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An Account of Some Strange Disturbances in Aungier Street

A very good "haunted house" story, and my first time reading Irish author Joseph Sheridan Le Fanu (18141873). Years before the "present-day" narrative, a Judge Horrocks, who'd earned a reputation as the "hanging judge" or "the hangin'est judge that ever was known in Ireland" had ended his life by hanging himself. This was in an old Dublin house, to where the narrator and his cousin Tom Ludlow move, as it's close to their lecture halls and amusements and also, since the building is owned by Tom's father, they can lodge there so long as it remains unlet. The young men are then haunted to the brink of insanity.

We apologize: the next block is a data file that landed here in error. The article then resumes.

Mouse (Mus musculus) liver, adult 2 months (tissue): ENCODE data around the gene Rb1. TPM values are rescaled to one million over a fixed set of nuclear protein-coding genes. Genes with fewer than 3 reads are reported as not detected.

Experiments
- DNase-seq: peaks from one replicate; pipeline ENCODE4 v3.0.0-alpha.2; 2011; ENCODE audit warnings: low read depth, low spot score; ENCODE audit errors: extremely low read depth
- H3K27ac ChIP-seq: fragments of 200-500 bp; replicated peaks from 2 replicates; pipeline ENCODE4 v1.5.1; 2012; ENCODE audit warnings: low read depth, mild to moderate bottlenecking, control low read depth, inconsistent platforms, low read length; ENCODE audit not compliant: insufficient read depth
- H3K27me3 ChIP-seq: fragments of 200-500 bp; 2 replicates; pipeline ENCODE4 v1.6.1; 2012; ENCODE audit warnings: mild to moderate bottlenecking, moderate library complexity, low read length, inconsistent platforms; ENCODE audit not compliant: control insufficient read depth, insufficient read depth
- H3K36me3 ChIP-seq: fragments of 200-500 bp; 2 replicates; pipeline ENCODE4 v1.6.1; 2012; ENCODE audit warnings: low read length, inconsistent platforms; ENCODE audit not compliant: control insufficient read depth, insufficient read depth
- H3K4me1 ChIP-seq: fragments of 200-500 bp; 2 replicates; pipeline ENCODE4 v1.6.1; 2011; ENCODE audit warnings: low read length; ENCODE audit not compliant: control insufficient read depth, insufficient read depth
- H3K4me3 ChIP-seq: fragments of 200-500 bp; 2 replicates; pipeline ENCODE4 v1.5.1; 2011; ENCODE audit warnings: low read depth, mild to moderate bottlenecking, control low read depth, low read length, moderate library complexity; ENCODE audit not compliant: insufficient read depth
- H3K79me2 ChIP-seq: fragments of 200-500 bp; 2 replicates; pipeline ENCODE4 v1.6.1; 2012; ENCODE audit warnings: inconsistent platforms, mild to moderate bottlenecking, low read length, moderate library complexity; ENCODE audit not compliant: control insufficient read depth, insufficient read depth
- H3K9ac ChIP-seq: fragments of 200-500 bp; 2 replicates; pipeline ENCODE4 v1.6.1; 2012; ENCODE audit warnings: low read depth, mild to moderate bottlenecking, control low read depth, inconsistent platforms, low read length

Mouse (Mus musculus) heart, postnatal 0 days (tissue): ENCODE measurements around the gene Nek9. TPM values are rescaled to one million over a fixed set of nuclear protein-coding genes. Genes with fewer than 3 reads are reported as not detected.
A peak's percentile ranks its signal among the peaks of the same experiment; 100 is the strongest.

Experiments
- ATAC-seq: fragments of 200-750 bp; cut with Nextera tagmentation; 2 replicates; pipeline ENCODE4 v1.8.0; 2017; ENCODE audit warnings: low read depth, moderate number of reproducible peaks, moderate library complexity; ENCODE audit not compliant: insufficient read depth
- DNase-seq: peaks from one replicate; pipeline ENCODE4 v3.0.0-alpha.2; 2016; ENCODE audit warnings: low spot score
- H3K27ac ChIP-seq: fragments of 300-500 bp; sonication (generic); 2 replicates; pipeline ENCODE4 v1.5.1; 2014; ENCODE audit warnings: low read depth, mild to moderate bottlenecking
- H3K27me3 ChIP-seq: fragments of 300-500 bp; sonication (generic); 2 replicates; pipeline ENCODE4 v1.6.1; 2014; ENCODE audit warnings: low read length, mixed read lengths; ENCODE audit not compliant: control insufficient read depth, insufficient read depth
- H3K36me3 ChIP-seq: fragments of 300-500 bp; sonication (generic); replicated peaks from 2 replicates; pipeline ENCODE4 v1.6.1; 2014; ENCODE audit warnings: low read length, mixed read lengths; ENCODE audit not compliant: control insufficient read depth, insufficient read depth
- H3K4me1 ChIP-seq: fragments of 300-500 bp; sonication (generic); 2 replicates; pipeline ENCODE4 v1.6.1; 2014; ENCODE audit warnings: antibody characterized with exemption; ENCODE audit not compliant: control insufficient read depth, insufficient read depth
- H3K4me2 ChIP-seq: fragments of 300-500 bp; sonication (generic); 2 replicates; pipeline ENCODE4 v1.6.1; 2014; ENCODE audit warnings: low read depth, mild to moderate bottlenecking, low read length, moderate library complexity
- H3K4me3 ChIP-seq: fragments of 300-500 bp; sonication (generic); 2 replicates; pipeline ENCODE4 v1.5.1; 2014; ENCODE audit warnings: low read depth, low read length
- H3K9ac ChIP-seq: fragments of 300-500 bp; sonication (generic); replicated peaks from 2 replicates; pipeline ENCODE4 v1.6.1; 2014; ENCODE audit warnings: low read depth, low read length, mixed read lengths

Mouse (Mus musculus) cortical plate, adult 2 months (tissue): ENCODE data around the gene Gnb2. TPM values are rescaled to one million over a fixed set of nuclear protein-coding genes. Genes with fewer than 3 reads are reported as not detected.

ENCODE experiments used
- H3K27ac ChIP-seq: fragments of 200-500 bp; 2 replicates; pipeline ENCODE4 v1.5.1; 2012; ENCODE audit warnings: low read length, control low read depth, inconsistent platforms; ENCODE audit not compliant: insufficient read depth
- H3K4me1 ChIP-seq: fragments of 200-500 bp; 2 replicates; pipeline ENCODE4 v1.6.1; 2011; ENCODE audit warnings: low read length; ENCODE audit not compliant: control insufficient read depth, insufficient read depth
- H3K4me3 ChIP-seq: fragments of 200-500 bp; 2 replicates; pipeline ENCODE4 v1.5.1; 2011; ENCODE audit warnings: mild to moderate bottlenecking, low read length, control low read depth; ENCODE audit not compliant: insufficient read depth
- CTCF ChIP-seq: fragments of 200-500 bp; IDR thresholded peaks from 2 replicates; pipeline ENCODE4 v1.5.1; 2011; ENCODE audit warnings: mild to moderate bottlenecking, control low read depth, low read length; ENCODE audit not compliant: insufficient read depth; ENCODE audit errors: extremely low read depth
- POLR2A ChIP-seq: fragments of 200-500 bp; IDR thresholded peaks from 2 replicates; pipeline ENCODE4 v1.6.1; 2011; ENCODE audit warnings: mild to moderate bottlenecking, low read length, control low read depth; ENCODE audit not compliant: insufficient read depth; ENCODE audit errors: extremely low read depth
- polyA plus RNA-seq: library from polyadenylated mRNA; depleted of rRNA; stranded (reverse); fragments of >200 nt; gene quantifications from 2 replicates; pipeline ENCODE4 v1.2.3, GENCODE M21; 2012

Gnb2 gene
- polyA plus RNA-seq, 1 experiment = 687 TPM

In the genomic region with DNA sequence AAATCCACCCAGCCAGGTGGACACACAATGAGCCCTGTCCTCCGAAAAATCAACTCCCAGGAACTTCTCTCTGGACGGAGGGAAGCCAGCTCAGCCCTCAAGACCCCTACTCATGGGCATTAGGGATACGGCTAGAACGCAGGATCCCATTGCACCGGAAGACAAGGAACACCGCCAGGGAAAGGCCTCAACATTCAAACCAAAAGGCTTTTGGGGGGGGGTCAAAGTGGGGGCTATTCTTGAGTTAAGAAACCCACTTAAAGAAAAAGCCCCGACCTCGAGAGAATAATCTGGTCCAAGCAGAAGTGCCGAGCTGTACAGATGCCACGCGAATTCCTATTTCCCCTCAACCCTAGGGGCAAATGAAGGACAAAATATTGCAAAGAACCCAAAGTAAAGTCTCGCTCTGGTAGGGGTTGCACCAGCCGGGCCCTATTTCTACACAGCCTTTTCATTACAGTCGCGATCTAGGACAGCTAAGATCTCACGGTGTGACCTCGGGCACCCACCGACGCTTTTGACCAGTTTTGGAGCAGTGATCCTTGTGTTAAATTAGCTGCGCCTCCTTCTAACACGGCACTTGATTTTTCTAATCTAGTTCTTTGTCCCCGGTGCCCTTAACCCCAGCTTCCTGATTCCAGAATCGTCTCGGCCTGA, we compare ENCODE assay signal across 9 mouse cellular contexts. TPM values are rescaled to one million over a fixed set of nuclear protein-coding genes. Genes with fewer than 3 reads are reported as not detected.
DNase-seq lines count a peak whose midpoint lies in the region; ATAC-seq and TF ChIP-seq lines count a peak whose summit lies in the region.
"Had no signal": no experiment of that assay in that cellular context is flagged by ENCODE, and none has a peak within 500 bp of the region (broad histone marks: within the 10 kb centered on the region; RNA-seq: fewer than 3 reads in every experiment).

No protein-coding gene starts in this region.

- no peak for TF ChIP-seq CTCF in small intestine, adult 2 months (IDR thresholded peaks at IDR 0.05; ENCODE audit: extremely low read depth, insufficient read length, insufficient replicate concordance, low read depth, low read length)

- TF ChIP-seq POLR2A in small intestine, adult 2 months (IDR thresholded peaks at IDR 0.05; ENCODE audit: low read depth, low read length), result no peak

These lines stood out:

"One of the most remarkable phenomena connected with the practice of mendacity is the vast number of deliberate lies we tell ourselves, whom, of all persons, we can least expect to deceive. In all this, I need hardly tell you, Dick, I was simply lying to myself, and did not believe one word of the wretched humbug. Yet I went on, as men will do, like persevering charlatans and impostors, who tire people into credulity by the mere force of reiteration; so I hoped to win myself over at last to a comfortable scepticism about the ghost."


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